Creating an Art Bible
In my opinion, it’s important to collect real-life references even when designing in stylised and fantasy-inspired styles. In the end, this kind of art is a simplified interpretation of realism. Good photos are fundamental to any project, while bad references can lead to bad results.
The Vast Jungle is a worldbuilding project initiated Howest DAE. In this article Veerle Zandstra hopes to illuminate and break down her creative process.
The goal was to assemble an art bible: to establish the visual language of the setting. Key aspects of this were: a prop, a character and an environment.
In the Vast Jungle, I began with the setting, because the story prompt wasn’t very complex. Simply put: a small creature explores an expansive world. This meant that I wanted the story to flow forth from the setting naturally.
Creating a visual library
Because The Vast Jungle was a project with a wide scope, it was important to establish a visual library. I knew I wanted to create a big, lush and green world with lots of plants and organic shapes.
I started by collecting photographs, though I admit sometimes it’s hard to stay focussed! Suddenly I went from finding images of trees to DIY home decoration ideas (we’ve all been there.) After I managed to whip my attention span into shape, I had a solid collection of imagery.
In my opinion, it’s important to collect real-life references even when designing in stylised and fantasy-inspired styles. In the end, this kind of art is a simplified interpretation of realism. Good photos are fundamental to any project, while bad references can lead to bad results. This is why I try to rely on real-life photographs. While other artists’ work can be amazing for inspiration, it’s not the best source of reference, because you’re essentially retranslating their views. If not cautious, you can end up copying other people’s mistakes.
Next, I addressed the prop. This was important, because even a simple item can tell the viewer a lot about a setting, and also allowed me to settle on the art-style before moving onto the more challenging design aspects.
I start making simple thumbnails. I keep them very small and don’t spend a lot of time on them individually. A rule of thumb (pun intended) is to take around thirty seconds for each. Sometimes I make up to fifty of these before I’m satisfied with one.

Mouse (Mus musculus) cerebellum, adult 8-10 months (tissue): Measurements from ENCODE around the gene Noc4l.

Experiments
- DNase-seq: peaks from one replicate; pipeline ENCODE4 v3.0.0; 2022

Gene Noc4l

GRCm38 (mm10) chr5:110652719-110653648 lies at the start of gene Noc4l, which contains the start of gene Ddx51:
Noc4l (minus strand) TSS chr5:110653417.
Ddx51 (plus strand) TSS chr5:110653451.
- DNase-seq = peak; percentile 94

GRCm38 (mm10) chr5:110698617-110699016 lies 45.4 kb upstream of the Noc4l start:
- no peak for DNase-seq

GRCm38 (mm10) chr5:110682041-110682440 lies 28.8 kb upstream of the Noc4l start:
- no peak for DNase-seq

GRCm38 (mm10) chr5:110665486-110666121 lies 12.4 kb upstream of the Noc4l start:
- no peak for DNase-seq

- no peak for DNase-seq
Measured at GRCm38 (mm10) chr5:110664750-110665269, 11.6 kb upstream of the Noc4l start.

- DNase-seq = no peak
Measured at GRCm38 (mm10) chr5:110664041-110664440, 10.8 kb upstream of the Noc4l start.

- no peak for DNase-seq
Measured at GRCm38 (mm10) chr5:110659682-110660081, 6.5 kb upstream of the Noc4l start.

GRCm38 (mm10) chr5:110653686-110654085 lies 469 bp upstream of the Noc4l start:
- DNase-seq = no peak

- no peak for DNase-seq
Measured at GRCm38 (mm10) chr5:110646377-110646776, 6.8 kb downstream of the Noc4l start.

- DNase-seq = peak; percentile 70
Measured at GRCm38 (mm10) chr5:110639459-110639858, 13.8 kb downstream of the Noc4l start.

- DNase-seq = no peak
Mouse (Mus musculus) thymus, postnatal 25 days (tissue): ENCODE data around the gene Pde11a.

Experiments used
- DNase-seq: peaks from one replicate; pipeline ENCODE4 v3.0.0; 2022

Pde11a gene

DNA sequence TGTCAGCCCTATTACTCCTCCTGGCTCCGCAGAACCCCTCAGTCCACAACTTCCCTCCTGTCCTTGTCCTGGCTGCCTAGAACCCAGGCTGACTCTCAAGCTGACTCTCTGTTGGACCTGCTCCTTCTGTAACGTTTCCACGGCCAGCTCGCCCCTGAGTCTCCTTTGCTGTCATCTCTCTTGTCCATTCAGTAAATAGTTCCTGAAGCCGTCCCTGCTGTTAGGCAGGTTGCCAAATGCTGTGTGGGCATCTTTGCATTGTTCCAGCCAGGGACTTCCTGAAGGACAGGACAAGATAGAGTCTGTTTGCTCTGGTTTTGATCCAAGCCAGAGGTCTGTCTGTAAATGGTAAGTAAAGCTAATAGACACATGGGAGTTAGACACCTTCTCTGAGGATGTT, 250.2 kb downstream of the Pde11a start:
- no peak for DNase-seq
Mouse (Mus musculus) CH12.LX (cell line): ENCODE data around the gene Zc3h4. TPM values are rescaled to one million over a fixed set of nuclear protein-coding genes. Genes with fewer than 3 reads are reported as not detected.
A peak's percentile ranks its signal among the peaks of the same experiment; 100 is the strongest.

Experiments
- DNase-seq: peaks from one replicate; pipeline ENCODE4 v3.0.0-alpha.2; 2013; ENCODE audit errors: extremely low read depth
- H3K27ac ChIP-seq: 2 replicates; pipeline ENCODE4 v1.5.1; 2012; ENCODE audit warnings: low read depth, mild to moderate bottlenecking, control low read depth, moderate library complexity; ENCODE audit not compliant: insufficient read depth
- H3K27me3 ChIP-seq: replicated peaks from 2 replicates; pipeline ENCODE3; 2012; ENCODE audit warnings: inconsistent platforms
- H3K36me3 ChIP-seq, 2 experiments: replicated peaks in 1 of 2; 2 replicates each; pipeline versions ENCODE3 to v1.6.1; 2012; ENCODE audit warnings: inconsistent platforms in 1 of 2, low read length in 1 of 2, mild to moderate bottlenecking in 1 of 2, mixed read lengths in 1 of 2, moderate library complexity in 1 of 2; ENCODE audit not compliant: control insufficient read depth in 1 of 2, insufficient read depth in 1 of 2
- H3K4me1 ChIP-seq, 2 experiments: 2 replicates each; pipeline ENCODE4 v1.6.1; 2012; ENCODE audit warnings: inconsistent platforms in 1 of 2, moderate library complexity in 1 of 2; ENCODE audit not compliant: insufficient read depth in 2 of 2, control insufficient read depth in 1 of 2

Silhouettes are a very quick and intuitive way of designing. They allow me to see the overall shape, as the form of an object describes the “personality” of an item. Roundness will make an object feel friendly, while sharp angles carry connotations of aggression. I quickly settled with bold, round shapes. I wanted my world to feel big and voluminous, but not scary.
Next I needed to settle on an artistic direction. I tried out six different styles, all with varying colouring, lining and shading techniques. I also altered the shape of the prop to match the feel of each style.
Personally, when I pick an artistic direction for a project, I rely on the one I had most fun playing with. For me, this is a good indicator that I’m on the right track, as my enthusiasm for a style really shines through in every aspect of the project.
My favourite drafting technique involves sketching out a rough line art, then filling that in with some simple colours and shading. After that, I merge the layers together and start applying a painterly approach. I declutter my Photoshop files by putting my old sketch layers in folders and merging the ones I am currently working on.
On these I use a painting-and-erasing technique, much like sculpting. That way, I compel myself to keep a relaxed approach, preventing me from fiddling with clean lines or perfect shading. I see beauty in imperfection.
The images below explain this approach and how I achieve my personal style.
The main character
Imagining the main character in context with the world, I was immediately drawn towards the idea of something small, cute and innocent. Perhaps they could be an inhabitant of the jungle, or the reverse: a vigilant traveller in unfamiliar, alien territory.